From Mine to Store: The Story Behind Daniela Villegas’ Stunning Black Opal Ring

Jewelry designer Daniela Villegas wasn’t looking for a black opal when her gem buyer showed her the colossal dark gem at the center of this whimsical scarab ring. “I saw it and said, ‘Okay, I don’t care about the other stones you have—I need this one,’?” recalls the Mexican-born, Los Angeles–based designer. The stone’s rare proportions and gorgeous iridescent coloration prompted ­Villegas to name the finished ring after Heracles, the divine hero in Greek mythology, whom Villegas first learned about when reading ­Homer’s Odyssey. “It was one of the first books my dad gave me,” says the designer. “And Heracles was the greatest of the Greek heroes; he was the gatekeeper of heaven and the god of strength.” Before designing the ring, Villegas had a dream about the stone. “I dream about all my pieces,” she says, “and in this case, I woke up thinking Heracles.”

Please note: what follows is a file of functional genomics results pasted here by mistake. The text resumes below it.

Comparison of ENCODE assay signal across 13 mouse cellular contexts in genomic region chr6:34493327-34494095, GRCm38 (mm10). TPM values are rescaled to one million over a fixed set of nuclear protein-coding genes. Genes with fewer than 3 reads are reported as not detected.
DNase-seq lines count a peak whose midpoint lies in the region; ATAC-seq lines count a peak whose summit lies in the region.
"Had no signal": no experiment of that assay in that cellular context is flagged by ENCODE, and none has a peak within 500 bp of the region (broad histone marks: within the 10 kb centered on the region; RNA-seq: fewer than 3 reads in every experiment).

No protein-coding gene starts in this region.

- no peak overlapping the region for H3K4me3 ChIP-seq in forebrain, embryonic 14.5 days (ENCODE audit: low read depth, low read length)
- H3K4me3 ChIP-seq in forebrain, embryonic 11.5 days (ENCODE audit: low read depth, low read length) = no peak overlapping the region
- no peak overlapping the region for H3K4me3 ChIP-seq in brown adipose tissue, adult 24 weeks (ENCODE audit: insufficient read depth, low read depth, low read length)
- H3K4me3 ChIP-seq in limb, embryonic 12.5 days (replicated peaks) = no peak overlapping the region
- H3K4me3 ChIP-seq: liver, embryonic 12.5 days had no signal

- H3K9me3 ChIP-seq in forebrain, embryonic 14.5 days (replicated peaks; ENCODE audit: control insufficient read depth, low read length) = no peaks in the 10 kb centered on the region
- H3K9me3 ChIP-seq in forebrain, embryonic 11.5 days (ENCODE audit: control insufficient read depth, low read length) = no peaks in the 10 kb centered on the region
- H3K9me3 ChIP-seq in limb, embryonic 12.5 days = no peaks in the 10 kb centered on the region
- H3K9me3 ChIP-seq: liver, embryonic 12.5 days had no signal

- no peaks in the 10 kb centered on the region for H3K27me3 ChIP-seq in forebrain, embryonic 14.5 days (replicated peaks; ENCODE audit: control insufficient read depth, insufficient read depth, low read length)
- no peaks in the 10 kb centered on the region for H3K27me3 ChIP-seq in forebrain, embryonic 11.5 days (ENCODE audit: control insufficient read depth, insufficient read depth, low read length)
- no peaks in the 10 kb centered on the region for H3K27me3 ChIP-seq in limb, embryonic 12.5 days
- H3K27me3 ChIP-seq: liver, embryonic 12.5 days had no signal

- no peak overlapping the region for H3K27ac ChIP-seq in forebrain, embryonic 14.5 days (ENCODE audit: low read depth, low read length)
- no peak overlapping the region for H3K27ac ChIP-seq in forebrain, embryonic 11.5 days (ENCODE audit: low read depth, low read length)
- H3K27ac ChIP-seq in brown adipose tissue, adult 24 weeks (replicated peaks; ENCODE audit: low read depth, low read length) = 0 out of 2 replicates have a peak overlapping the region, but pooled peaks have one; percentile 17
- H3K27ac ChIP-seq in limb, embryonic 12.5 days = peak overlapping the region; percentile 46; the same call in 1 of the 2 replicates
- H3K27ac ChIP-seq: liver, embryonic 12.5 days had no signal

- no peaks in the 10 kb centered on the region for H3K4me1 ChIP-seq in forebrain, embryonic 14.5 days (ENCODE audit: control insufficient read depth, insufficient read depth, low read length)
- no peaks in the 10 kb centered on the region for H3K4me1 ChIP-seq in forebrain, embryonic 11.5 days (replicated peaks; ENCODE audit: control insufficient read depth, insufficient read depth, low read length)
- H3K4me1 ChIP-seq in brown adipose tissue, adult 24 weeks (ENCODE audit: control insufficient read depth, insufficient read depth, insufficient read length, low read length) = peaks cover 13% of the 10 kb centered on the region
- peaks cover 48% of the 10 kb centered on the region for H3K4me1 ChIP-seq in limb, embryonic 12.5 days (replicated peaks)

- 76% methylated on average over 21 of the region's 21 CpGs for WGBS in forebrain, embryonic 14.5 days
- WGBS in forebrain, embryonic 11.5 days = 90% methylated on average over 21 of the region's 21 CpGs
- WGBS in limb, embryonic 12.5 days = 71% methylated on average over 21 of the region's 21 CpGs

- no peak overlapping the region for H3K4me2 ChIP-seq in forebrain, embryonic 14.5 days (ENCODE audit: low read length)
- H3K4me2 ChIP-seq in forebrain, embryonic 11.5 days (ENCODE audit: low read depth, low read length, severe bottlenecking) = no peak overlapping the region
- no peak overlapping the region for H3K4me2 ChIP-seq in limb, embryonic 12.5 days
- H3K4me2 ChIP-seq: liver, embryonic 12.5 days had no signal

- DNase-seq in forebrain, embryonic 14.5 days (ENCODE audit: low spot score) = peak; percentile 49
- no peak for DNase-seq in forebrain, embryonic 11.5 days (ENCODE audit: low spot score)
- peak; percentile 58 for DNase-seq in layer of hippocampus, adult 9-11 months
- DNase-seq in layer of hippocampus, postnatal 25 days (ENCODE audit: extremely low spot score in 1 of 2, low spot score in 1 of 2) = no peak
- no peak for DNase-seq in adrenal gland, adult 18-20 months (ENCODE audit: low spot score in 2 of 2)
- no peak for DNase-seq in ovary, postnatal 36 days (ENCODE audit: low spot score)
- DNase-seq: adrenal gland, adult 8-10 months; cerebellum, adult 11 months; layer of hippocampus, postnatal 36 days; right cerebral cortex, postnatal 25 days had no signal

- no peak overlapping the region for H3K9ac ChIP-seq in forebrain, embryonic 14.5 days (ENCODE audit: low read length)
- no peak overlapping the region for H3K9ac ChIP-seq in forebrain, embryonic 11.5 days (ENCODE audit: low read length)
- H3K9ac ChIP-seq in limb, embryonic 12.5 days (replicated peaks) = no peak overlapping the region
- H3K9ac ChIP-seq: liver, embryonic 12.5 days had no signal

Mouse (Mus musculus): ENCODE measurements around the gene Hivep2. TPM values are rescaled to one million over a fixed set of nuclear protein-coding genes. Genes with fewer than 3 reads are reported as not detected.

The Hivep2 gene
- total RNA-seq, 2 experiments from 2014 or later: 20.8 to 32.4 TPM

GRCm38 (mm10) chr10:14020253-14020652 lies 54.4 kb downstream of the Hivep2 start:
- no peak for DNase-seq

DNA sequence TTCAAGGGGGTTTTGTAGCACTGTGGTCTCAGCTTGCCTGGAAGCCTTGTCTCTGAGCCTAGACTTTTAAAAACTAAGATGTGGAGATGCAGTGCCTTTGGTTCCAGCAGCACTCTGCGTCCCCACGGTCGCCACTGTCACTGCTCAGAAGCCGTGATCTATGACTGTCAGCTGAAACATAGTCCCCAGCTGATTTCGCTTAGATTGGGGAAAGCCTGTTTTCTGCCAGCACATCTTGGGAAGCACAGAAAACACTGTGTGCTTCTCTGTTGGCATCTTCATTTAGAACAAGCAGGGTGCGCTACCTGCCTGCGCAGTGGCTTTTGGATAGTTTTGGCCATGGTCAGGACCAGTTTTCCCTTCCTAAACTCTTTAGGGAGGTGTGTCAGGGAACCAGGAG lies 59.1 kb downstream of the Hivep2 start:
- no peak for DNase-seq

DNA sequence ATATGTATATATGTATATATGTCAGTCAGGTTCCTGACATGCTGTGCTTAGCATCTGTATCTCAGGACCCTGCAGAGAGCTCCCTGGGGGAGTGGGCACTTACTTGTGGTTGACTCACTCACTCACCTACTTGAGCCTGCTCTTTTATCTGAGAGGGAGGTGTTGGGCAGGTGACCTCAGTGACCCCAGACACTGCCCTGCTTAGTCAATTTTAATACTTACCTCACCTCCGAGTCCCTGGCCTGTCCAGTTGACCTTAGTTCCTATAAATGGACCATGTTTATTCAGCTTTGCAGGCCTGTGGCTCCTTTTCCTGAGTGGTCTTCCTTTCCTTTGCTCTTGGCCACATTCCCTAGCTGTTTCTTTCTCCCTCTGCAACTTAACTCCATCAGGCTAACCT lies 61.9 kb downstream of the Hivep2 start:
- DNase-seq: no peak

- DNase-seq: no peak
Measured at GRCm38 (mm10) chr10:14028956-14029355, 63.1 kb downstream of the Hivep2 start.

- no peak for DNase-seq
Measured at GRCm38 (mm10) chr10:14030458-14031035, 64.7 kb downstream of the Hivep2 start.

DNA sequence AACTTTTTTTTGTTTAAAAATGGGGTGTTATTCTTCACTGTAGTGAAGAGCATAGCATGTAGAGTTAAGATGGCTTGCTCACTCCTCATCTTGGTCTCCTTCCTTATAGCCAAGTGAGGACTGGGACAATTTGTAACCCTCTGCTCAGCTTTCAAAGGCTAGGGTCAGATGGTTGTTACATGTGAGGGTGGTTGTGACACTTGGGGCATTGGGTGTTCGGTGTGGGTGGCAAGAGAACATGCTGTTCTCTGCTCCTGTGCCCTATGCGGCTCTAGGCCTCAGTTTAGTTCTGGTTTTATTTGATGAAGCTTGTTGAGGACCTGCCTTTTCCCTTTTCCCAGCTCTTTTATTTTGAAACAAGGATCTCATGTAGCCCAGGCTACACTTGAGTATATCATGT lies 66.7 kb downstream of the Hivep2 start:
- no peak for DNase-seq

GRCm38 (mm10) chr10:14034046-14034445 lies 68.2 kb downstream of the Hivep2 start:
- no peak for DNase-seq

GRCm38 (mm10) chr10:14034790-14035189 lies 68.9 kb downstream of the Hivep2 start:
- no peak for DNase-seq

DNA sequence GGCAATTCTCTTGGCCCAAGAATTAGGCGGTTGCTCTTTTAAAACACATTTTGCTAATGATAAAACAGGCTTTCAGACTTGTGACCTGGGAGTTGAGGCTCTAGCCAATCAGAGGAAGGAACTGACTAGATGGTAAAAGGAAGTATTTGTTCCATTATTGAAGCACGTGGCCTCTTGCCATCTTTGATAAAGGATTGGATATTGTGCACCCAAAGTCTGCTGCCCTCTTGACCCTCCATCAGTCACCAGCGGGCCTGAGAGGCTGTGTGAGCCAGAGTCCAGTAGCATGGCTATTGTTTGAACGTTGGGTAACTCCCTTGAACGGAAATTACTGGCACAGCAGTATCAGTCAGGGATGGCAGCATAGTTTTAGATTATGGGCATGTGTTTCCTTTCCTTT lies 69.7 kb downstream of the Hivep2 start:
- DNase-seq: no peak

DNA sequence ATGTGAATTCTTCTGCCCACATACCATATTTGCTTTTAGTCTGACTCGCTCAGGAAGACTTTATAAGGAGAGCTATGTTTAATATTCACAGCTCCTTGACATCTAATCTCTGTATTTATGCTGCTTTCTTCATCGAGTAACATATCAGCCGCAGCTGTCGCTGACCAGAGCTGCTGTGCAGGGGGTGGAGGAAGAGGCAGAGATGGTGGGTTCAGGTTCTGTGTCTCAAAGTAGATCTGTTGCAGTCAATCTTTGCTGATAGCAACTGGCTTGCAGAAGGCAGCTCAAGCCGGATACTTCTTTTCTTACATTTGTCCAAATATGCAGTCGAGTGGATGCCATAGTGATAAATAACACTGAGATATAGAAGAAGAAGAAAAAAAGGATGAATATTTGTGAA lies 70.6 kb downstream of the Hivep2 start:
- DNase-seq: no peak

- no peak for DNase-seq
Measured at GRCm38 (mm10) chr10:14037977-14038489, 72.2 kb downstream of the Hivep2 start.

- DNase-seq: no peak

Old Favorites

“Opal is my favorite stone,” says the designer. “The colors of an opal are as [varied] as human emotions. I feel like a rainbow is trapped in them; you always see different colors. They can also be bluish, more black and greenish.… I find them so beautiful.” The scarab, a recurring motif in the designer’s repertoire, “is about protection and good luck.”

Bugged Out

The ring, which sold for $36,000 at a recent trade show, is part of Villegas’ Backyard collection of one-of-a-kinds, featuring centipedes, flies, and other bejeweled creepy-crawlies. When fabricating her bugs, she often uses actual pieces, such as heads or wings, from deceased creatures. “Some of those parts are super strong,” she says, “so I don’t even have to do anything to them to set them into a piece.”

What’s Inside

The 18k rose gold ring features a 4.88 ct. black opal, 0.5 ct. t.w. blue sapphires, 1.98 cts. t.w. color-change garnets, a 0.68 ct. tourmaline (the green stone on the scarab’s neck), and rhodium pieces placed in the eyes. From sketch to final product, it took two months and five craftspeople to craft the critter, whose feet are visible under the shank. “The opal was dark, but I didn’t want to make the ring dark and edgy,” Villegas adds. “I wanted to make it edgy but feminine. I like color.”

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